But most of those studies, including in Seattle and San Diego, looked at majority-white populations, she said. Roberts said she’ll focus on the Langley Park area of Prince George’s County because it’s mostly African American and Latino and has a broad range of ethnicity, incomes and education levels.
“It’ll be more diverse in terms of the participation,” Roberts said. “It’s the perfect kind of sample for epidemiology.”
Suburbs increasingly view their auto-centric sprawl as a health hazard
Moreover, Roberts said, Prince George’s has one of the highest obesity rates in Maryland, and Latina and African American women have the highest obesity rates nationwide. So being able to walk to a light-rail station, she said, should benefit them in particular.
Roberts said she’s starting to conduct focus groups and send out questionnaires to find out how physically active about 11,000 residents are before the Purple Line is built. Some of the participants also will wear activity monitors and GPS trackers for seven days. Then she plans to look at how active they are one year after the light-rail line opens, three years after, and five years after.
The 16-mile Purple Line, which is being built in an arc inside the Capital Beltway between Bethesda in Montgomery County and New Carrollton in Prince George’s, is scheduled to begin carrying passengers in 2022.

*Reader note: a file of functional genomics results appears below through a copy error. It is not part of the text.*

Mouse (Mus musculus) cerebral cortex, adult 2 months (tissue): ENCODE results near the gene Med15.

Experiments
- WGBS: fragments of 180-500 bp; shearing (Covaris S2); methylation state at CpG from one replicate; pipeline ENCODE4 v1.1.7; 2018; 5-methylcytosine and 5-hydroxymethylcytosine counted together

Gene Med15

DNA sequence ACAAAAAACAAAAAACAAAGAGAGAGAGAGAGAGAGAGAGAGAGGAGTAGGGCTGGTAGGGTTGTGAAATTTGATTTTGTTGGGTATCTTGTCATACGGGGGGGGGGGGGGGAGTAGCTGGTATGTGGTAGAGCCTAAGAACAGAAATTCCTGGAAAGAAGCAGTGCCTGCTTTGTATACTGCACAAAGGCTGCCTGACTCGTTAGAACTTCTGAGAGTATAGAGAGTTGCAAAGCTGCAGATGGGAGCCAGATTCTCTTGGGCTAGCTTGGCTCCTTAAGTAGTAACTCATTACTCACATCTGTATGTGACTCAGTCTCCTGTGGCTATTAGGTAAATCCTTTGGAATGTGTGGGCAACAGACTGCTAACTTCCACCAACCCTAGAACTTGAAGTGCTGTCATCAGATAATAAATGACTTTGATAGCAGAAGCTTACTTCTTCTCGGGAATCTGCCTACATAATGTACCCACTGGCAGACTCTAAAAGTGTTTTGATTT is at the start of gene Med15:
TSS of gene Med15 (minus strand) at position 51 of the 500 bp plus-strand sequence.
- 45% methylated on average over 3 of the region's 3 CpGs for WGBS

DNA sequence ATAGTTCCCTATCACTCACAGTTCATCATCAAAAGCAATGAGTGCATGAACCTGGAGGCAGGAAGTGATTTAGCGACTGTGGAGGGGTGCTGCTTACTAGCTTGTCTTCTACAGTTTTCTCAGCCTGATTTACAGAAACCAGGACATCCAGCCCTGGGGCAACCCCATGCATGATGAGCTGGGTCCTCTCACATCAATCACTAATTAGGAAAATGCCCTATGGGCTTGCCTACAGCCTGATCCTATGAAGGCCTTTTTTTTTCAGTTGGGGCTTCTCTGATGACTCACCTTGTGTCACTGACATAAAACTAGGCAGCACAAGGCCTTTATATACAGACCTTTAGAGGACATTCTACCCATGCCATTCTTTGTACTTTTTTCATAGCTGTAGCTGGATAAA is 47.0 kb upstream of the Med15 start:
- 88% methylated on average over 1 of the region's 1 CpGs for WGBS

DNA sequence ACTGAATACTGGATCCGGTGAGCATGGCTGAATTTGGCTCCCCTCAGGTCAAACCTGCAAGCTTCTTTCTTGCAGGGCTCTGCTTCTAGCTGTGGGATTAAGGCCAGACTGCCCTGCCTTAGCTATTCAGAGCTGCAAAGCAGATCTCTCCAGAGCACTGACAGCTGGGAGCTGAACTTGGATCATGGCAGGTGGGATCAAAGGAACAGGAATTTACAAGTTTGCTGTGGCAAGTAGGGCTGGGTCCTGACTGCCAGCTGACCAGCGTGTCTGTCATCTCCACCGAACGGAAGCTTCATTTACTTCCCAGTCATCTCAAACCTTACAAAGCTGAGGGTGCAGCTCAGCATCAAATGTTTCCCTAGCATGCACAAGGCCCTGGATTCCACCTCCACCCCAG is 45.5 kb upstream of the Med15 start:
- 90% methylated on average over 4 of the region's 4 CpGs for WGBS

Roberts said she’s also interested in how the Purple Line will affect Langley Park residents’ mental health, particularly how much stress they feel wondering if they’ll be priced out as areas around light-rail stations redevelop, driving up rents and home prices.
Suburbs seeking transit look for ways to keep residents from being priced out
“Gentrification is a really big issue,” Roberts said. “We’ve seen it with other light-rail lines. If we look at it, maybe we can prevent it.”
The University of Maryland is funding the initial research with a $50,000 grant, she said. She said she plans to seek more funding, hopefully to try to determine if a new light-rail line affects nearby residents’ body mass index, blood pressure, and other health measures.
The Purple Line, she said, will bring “a melting pot of issues” that ask a larger question: “Is it going to improve people’s health in certain ways or make it worse?”